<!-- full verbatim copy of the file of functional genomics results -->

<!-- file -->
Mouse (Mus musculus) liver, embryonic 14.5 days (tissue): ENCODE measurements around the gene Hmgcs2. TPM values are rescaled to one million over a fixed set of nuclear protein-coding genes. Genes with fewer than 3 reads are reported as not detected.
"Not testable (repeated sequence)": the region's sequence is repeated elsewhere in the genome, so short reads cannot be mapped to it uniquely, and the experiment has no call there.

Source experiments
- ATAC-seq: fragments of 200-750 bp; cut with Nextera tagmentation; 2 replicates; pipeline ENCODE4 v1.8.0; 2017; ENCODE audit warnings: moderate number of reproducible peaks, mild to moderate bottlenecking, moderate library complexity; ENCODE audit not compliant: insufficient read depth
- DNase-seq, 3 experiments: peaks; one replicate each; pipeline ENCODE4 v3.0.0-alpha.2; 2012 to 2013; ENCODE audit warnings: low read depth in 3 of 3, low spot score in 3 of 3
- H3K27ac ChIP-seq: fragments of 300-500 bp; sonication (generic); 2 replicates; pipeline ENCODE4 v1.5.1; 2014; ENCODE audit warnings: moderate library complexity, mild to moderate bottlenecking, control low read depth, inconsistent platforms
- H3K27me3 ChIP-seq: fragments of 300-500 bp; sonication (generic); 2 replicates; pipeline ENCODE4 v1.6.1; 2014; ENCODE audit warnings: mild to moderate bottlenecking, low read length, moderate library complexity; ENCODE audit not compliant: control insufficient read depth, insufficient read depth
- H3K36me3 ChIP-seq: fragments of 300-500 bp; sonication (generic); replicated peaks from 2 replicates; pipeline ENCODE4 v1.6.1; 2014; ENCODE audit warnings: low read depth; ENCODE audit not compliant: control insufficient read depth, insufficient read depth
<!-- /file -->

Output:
Mouse (Mus musculus) liver, embryonic 14.5 days (tissue): ENCODE measurements around the gene Hmgcs2. TPM values are rescaled to one million over a fixed set of nuclear protein-coding genes. Genes with fewer than 3 reads are reported as not detected.
"Not testable (repeated sequence)": the region's sequence is repeated elsewhere in the genome, so short reads cannot be mapped to it uniquely, and the experiment has no call there.

Source experiments
- ATAC-seq: fragments of 200-750 bp; cut with Nextera tagmentation; 2 replicates; pipeline ENCODE4 v1.8.0; 2017; ENCODE audit warnings: moderate number of reproducible peaks, mild to moderate bottlenecking, moderate library complexity; ENCODE audit not compliant: insufficient read depth
- DNase-seq, 3 experiments: peaks; one replicate each; pipeline ENCODE4 v3.0.0-alpha.2; 2012 to 2013; ENCODE audit warnings: low read depth in 3 of 3, low spot score in 3 of 3
- H3K27ac ChIP-seq: fragments of 300-500 bp; sonication (generic); 2 replicates; pipeline ENCODE4 v1.5.1; 2014; ENCODE audit warnings: moderate library complexity, mild to moderate bottlenecking, control low read depth, inconsistent platforms
- H3K27me3 ChIP-seq: fragments of 300-500 bp; sonication (generic); 2 replicates; pipeline ENCODE4 v1.6.1; 2014; ENCODE audit warnings: mild to moderate bottlenecking, low read length, moderate library complexity; ENCODE audit not compliant: control insufficient read depth, insufficient read depth
- H3K36me3 ChIP-seq: fragments of 300-500 bp; sonication (generic); replicated peaks from 2 replicates; pipeline ENCODE4 v1.6.1; 2014; ENCODE audit warnings: low read depth; ENCODE audit not compliant: control insufficient read depth, insufficient read depth